Digitalisation of society has led to the creation of artificial conversational agents with which humans can communicate about a myriad of topics, including health. Chatbots are a popular example of conversational agents and, in essence, they are computer programs with humanlike communicative skills. They rely on dialog systems that process textual input known as Natural Language Processing (NLP) and can generate adequate textual responses known as Natural Language Generation (NLG). Chatbots have many potential affordances: they are always accessible, cost efficient, scalable and able to provide personalized advice to many people simultaneously, in ways that human partners can never do.
Unfortunately, despite their promise, the current generation of chatbots has substantial problems acting as human-like conversation partners. They are not capable of generating a broad variety of responses, often only take into account the last contribution of their human communication partner, and lack a ‘theory-of-mind’ a reflection on the human user’s perceived knowledge, goals and intentions, derived from the textual input in the preceding interaction.
As a result, the potential of chatbots has not materialised yet in complex domains where multiple, longer human-chatbot interactions are required, such as for health behavior change applications. The main aim of the ‘Look Who’s Talking’ consortium is to create and fieldtest chatbots designed to develop and foster longterm engaging and humanlike conversations for two technologically and linguistically diverse application areas (smoking cessation and safe sex promotion), whilst at the same time answering important ethical questions about the design and use of those chatbots.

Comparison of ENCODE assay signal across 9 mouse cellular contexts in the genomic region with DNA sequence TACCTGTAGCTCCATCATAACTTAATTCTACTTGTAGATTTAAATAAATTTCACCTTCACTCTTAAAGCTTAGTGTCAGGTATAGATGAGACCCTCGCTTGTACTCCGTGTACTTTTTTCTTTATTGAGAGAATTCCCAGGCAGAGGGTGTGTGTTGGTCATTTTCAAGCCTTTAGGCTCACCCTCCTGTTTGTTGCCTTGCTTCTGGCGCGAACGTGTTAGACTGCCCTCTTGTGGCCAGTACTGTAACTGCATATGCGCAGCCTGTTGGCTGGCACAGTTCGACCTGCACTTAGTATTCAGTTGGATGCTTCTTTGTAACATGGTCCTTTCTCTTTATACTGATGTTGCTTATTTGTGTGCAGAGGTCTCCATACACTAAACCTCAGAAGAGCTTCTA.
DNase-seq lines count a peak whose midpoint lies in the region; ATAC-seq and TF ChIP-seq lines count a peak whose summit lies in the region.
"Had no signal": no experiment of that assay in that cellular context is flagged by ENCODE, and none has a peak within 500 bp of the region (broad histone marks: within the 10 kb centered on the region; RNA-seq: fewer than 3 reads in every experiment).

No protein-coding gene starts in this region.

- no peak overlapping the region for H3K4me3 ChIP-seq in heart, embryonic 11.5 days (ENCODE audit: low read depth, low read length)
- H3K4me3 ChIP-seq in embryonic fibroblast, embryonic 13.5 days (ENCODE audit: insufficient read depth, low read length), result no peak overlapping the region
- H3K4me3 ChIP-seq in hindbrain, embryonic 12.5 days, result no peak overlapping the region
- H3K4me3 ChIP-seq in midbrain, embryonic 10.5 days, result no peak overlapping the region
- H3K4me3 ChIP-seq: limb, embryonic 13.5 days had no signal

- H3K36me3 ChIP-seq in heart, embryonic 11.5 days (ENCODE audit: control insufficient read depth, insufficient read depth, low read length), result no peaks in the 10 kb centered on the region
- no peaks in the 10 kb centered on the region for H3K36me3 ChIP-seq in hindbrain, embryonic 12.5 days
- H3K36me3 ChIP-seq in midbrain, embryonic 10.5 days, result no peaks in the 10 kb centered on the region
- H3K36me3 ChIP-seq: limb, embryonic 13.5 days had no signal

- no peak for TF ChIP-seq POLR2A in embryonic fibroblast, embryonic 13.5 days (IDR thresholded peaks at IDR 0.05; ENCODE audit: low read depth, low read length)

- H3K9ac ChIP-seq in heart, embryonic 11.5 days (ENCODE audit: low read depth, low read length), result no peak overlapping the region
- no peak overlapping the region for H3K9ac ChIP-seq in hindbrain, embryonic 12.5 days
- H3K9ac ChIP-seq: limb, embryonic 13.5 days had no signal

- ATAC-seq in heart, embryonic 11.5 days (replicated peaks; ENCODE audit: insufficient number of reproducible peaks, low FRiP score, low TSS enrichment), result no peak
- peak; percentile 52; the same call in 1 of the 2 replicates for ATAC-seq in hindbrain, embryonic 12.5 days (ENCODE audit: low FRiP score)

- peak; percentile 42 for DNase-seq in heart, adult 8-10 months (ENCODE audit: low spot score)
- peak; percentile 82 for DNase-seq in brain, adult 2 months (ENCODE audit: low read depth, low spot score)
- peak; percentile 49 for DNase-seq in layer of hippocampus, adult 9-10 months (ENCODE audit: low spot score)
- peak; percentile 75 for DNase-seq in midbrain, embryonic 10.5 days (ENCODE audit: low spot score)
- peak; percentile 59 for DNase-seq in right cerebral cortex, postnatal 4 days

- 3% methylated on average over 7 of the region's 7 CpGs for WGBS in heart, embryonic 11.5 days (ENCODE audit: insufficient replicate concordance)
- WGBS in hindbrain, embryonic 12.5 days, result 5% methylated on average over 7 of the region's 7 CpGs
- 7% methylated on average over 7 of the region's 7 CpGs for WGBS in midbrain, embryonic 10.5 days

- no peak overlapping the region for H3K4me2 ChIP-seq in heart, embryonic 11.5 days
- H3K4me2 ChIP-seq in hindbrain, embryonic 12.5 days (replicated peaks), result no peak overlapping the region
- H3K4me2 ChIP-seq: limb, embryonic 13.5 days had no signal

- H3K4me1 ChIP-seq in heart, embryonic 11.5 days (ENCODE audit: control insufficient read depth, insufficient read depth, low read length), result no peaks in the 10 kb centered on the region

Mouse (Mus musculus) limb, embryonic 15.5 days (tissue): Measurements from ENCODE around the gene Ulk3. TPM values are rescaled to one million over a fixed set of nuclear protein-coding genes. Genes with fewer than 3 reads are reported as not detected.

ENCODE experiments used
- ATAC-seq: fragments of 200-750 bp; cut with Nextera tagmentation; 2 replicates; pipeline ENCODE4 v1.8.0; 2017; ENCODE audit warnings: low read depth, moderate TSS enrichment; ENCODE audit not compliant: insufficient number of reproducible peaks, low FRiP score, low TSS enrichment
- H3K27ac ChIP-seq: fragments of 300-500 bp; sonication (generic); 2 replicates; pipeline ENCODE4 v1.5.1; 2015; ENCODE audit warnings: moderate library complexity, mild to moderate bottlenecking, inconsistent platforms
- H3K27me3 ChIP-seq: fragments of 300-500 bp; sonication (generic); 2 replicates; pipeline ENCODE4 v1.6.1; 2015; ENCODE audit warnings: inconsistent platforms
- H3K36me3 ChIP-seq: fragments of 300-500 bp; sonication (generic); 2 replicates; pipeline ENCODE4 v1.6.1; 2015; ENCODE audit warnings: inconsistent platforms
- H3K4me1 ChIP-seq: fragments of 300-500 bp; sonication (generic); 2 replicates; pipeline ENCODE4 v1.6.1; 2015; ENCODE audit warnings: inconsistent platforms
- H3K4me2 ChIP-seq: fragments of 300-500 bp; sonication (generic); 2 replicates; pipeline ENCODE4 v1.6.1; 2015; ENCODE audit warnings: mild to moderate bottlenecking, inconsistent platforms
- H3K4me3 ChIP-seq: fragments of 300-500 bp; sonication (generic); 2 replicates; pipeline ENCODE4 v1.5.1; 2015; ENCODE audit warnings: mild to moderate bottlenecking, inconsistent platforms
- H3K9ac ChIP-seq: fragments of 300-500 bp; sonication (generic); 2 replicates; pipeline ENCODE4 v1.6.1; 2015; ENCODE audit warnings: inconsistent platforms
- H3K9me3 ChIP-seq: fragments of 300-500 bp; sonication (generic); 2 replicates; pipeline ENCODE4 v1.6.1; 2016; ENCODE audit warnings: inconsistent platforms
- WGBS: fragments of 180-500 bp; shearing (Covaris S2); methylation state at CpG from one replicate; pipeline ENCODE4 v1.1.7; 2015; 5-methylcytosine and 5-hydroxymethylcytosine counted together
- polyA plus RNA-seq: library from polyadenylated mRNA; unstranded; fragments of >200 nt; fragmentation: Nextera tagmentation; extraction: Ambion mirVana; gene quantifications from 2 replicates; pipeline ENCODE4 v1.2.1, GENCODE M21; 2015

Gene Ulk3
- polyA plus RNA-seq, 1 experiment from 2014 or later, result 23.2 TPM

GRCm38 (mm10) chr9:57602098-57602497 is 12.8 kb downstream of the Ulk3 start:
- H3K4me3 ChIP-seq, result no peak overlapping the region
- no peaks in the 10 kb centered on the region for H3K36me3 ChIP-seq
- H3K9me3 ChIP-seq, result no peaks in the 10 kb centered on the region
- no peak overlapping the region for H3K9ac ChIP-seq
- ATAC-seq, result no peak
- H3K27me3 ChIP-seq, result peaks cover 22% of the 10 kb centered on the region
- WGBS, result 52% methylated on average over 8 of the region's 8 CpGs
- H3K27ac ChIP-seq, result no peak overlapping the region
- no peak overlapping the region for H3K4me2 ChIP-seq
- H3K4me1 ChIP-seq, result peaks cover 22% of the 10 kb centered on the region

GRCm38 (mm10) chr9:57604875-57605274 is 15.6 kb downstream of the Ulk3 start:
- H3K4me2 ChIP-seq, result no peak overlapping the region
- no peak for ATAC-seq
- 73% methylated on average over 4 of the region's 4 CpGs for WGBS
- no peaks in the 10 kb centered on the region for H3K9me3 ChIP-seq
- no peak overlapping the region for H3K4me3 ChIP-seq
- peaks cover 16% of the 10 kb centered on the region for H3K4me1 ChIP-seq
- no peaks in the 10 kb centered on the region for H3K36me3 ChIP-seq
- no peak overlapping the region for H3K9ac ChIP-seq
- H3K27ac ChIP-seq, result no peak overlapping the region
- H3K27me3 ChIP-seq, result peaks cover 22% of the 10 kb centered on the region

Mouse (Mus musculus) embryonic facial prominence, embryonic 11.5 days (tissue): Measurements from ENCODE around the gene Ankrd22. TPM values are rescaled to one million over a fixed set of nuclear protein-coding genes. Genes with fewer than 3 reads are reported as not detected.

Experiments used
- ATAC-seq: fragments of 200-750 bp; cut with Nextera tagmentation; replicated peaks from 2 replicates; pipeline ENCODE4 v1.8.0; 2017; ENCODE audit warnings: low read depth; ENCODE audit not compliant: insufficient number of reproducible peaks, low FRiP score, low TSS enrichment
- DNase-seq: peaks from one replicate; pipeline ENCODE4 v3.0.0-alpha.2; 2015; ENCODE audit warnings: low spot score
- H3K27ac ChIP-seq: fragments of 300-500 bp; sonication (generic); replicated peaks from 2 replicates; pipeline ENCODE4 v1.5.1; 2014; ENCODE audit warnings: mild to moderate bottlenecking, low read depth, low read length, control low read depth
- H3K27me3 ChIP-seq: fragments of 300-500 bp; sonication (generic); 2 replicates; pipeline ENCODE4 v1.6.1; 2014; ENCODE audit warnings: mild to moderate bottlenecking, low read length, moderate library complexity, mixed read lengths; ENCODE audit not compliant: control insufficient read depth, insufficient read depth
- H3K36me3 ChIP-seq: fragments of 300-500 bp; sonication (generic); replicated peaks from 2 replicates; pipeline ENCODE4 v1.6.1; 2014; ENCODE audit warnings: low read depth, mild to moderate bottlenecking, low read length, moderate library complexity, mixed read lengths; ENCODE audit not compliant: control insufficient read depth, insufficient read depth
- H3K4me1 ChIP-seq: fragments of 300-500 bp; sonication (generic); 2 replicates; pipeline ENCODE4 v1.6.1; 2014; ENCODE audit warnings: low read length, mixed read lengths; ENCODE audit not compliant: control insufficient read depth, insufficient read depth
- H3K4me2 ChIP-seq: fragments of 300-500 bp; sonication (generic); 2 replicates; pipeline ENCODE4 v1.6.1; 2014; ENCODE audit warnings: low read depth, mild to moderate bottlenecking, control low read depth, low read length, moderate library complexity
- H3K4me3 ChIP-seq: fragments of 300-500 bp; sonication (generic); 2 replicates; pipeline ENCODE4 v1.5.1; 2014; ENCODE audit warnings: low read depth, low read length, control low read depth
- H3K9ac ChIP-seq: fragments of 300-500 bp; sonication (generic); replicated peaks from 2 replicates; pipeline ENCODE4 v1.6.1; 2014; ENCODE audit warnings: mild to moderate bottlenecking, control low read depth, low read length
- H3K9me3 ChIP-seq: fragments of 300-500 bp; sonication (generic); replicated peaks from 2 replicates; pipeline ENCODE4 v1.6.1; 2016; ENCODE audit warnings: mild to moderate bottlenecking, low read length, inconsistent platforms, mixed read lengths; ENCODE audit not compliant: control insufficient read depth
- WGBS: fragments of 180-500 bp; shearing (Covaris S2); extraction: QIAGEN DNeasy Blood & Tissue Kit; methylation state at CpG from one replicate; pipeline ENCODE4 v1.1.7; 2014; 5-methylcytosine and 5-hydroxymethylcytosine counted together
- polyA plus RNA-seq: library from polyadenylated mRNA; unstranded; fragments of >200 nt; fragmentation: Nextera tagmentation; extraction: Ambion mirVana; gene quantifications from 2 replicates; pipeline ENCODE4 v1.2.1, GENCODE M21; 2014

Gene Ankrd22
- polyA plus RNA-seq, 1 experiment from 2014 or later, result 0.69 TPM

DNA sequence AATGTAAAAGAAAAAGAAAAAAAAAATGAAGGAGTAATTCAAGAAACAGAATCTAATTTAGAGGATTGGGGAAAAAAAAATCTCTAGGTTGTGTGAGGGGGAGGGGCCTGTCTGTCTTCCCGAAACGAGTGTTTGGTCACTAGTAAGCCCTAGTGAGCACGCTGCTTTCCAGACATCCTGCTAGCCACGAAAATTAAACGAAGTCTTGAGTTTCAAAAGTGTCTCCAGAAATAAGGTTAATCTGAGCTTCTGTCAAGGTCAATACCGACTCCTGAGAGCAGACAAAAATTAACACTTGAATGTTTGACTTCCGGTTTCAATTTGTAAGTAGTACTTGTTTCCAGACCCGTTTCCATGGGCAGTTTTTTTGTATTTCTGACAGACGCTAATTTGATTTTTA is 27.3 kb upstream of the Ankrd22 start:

The consortium blends key expertise to reach this aim, such as computational linguistics, health behavior change, and social artificial intelligence, and collaborates with important societal partners (Trimbos, Soa Aids), and is made possible due to a grant from NWO Digitalization. The four-year project hires three PhD candidates.
Research team ACHC
Divyaa Balaji, PhD candidate
Dr. Gert-Jan de Bruijn, (ACHC coordinator, co-applicant, co-promotor)
Prof. Dr. Reinout Wiers, University of Amsterdam and Prof. Dr. Tibor Bosse, Radboud University (promotores)
Status: ongoing since 01 September 2020
Funding: NWO Digitalisering
Link: Website under construction